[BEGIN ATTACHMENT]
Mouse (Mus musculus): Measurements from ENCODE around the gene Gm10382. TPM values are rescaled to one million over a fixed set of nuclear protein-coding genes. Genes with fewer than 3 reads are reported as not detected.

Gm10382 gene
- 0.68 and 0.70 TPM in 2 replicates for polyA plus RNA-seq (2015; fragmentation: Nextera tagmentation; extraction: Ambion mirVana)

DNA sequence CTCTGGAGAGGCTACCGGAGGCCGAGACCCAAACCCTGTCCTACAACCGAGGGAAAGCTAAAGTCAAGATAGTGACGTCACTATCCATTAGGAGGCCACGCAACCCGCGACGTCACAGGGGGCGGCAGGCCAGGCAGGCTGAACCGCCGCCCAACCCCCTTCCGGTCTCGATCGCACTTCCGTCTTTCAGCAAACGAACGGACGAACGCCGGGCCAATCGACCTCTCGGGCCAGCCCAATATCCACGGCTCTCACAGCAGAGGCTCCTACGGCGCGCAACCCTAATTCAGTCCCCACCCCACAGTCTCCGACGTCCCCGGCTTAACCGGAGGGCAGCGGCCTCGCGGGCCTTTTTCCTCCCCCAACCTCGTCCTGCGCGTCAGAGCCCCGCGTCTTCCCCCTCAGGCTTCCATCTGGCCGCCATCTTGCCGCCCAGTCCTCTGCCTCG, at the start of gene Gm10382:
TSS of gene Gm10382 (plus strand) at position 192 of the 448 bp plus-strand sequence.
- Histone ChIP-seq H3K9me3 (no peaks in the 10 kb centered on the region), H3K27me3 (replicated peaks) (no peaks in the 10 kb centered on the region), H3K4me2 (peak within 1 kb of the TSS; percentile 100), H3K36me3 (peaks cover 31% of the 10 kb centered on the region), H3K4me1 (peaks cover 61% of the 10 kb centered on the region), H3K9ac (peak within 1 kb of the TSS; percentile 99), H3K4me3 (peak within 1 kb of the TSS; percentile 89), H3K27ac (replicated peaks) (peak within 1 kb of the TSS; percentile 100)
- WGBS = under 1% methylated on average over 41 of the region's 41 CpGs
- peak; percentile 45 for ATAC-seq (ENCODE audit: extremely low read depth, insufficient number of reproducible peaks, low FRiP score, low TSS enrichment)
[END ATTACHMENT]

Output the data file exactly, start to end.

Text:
Mouse (Mus musculus): Measurements from ENCODE around the gene Gm10382. TPM values are rescaled to one million over a fixed set of nuclear protein-coding genes. Genes with fewer than 3 reads are reported as not detected.

Gm10382 gene
- 0.68 and 0.70 TPM in 2 replicates for polyA plus RNA-seq (2015; fragmentation: Nextera tagmentation; extraction: Ambion mirVana)

DNA sequence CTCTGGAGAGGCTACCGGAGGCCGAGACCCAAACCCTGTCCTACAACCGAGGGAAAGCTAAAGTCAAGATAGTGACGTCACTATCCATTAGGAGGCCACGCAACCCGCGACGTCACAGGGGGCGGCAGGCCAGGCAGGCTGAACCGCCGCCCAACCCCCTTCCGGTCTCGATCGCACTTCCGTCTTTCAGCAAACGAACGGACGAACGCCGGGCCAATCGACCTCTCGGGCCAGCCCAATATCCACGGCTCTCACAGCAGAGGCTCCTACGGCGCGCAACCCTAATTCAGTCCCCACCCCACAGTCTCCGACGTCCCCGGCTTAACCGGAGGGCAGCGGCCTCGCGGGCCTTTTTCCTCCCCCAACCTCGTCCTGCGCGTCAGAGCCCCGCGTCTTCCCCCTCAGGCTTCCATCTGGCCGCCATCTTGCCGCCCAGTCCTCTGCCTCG, at the start of gene Gm10382:
TSS of gene Gm10382 (plus strand) at position 192 of the 448 bp plus-strand sequence.
- Histone ChIP-seq H3K9me3 (no peaks in the 10 kb centered on the region), H3K27me3 (replicated peaks) (no peaks in the 10 kb centered on the region), H3K4me2 (peak within 1 kb of the TSS; percentile 100), H3K36me3 (peaks cover 31% of the 10 kb centered on the region), H3K4me1 (peaks cover 61% of the 10 kb centered on the region), H3K9ac (peak within 1 kb of the TSS; percentile 99), H3K4me3 (peak within 1 kb of the TSS; percentile 89), H3K27ac (replicated peaks) (peak within 1 kb of the TSS; percentile 100)
- WGBS = under 1% methylated on average over 41 of the region's 41 CpGs
- peak; percentile 45 for ATAC-seq (ENCODE audit: extremely low read depth, insufficient number of reproducible peaks, low FRiP score, low TSS enrichment)